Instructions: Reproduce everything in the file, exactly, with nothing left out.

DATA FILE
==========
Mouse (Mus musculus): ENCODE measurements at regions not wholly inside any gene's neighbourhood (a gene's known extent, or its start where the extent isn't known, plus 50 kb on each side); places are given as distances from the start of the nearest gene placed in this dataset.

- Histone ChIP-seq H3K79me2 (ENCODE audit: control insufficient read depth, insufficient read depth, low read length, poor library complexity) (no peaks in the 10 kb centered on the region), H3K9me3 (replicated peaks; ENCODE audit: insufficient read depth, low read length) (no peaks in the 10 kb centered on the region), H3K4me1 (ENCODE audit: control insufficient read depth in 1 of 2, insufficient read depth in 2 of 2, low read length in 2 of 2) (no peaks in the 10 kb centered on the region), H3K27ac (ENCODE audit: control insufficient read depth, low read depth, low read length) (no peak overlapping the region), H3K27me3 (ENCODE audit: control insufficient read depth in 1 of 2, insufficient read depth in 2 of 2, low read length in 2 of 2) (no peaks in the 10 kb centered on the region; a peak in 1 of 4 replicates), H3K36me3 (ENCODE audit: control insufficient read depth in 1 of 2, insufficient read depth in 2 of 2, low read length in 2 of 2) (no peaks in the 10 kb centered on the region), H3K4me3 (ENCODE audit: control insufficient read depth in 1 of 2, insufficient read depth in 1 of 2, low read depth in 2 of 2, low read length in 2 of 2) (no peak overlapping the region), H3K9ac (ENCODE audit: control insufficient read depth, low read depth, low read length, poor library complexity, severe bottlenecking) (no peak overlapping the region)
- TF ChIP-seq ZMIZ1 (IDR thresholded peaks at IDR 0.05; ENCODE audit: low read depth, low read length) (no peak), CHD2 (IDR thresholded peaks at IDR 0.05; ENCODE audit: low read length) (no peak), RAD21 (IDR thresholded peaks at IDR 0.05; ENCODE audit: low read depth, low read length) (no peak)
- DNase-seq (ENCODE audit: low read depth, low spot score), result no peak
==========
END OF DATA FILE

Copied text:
Mouse (Mus musculus): ENCODE measurements at regions not wholly inside any gene's neighbourhood (a gene's known extent, or its start where the extent isn't known, plus 50 kb on each side); places are given as distances from the start of the nearest gene placed in this dataset.

- Histone ChIP-seq H3K79me2 (ENCODE audit: control insufficient read depth, insufficient read depth, low read length, poor library complexity) (no peaks in the 10 kb centered on the region), H3K9me3 (replicated peaks; ENCODE audit: insufficient read depth, low read length) (no peaks in the 10 kb centered on the region), H3K4me1 (ENCODE audit: control insufficient read depth in 1 of 2, insufficient read depth in 2 of 2, low read length in 2 of 2) (no peaks in the 10 kb centered on the region), H3K27ac (ENCODE audit: control insufficient read depth, low read depth, low read length) (no peak overlapping the region), H3K27me3 (ENCODE audit: control insufficient read depth in 1 of 2, insufficient read depth in 2 of 2, low read length in 2 of 2) (no peaks in the 10 kb centered on the region; a peak in 1 of 4 replicates), H3K36me3 (ENCODE audit: control insufficient read depth in 1 of 2, insufficient read depth in 2 of 2, low read length in 2 of 2) (no peaks in the 10 kb centered on the region), H3K4me3 (ENCODE audit: control insufficient read depth in 1 of 2, insufficient read depth in 1 of 2, low read depth in 2 of 2, low read length in 2 of 2) (no peak overlapping the region), H3K9ac (ENCODE audit: control insufficient read depth, low read depth, low read length, poor library complexity, severe bottlenecking) (no peak overlapping the region)
- TF ChIP-seq ZMIZ1 (IDR thresholded peaks at IDR 0.05; ENCODE audit: low read depth, low read length) (no peak), CHD2 (IDR thresholded peaks at IDR 0.05; ENCODE audit: low read length) (no peak), RAD21 (IDR thresholded peaks at IDR 0.05; ENCODE audit: low read depth, low read length) (no peak)
- DNase-seq (ENCODE audit: low read depth, low spot score), result no peak